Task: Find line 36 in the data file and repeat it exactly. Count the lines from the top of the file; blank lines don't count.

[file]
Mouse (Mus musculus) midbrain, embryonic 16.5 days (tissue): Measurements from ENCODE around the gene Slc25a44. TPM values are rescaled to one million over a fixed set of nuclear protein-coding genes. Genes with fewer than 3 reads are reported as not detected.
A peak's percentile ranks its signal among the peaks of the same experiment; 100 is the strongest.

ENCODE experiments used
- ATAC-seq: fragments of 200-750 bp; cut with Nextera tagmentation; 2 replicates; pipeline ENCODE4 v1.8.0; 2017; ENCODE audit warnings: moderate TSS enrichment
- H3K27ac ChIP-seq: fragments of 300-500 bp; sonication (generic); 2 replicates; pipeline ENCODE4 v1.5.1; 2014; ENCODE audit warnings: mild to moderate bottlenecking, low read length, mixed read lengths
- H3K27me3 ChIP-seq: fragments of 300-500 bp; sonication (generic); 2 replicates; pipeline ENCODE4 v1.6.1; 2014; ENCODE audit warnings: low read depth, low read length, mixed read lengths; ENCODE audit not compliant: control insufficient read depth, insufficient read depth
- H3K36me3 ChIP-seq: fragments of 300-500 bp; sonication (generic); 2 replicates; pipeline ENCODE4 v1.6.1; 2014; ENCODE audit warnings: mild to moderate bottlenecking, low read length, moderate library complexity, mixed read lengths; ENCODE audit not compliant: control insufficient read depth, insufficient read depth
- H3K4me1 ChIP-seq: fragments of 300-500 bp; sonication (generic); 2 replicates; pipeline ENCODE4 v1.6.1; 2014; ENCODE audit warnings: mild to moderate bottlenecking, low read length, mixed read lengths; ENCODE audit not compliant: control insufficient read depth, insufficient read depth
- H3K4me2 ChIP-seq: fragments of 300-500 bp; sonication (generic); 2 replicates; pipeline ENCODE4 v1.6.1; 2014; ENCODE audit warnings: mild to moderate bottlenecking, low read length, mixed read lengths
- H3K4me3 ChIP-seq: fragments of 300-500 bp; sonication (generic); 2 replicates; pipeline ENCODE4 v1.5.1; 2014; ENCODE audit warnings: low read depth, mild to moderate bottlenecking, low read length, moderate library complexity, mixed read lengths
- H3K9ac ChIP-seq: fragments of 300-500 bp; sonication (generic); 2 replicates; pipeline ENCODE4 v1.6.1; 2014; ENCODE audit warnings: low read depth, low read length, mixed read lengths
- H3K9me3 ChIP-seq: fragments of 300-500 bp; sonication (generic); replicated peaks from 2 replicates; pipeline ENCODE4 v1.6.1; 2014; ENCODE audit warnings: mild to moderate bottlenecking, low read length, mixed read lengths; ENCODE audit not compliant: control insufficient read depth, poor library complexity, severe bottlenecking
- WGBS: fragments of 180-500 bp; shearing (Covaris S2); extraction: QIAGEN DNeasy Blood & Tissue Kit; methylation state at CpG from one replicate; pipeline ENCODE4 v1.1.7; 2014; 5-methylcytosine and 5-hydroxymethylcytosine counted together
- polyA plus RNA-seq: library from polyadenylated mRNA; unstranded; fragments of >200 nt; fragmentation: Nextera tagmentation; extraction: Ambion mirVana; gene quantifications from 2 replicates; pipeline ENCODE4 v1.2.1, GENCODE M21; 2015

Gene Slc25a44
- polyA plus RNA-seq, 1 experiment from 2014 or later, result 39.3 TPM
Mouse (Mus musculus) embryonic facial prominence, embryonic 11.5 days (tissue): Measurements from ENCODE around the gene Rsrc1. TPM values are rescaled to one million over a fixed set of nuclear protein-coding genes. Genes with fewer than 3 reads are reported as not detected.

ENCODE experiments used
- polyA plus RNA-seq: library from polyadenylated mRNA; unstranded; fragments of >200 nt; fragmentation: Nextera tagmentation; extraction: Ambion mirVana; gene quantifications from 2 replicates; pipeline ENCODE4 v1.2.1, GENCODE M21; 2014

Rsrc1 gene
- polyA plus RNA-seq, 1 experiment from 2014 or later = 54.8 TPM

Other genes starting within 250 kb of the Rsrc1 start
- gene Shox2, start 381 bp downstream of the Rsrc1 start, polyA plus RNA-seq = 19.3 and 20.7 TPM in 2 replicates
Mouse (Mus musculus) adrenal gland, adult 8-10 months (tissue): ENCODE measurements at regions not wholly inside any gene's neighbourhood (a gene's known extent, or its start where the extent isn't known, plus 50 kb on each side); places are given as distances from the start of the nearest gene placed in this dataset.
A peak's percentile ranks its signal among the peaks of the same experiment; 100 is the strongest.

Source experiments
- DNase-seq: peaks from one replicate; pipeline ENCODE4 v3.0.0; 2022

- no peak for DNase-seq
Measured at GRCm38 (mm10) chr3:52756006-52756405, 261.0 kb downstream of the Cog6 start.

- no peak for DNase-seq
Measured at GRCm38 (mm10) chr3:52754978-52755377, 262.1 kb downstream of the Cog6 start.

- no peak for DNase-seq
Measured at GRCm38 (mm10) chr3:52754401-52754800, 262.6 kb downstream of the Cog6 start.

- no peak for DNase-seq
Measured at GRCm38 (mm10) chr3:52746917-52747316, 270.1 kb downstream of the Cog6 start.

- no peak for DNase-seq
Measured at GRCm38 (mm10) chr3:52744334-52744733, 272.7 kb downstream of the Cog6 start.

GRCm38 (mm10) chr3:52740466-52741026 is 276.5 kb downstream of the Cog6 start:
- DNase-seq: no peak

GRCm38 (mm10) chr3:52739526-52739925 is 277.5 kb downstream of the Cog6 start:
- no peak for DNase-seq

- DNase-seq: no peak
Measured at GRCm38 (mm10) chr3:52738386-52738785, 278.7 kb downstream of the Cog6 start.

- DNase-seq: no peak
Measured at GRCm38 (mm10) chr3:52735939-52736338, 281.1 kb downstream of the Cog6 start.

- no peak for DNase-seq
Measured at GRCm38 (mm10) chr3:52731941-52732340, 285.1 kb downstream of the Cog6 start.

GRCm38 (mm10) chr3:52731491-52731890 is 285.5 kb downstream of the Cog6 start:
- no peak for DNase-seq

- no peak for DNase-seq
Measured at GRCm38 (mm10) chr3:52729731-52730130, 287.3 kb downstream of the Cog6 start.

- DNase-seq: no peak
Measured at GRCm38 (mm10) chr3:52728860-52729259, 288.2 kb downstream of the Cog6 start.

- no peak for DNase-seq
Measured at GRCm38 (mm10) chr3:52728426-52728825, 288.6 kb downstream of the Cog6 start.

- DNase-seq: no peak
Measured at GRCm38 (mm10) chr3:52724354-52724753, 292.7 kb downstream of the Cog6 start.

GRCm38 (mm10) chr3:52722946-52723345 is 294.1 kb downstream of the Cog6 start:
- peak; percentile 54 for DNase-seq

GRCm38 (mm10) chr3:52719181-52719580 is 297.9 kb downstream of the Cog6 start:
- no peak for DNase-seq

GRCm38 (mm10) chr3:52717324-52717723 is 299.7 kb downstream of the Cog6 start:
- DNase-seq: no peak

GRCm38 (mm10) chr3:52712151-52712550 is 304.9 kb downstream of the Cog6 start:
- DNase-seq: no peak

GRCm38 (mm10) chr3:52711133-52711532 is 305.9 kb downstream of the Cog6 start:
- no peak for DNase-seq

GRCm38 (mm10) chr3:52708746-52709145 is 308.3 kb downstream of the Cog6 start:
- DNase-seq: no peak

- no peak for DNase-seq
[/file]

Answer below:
- no peak for DNase-seq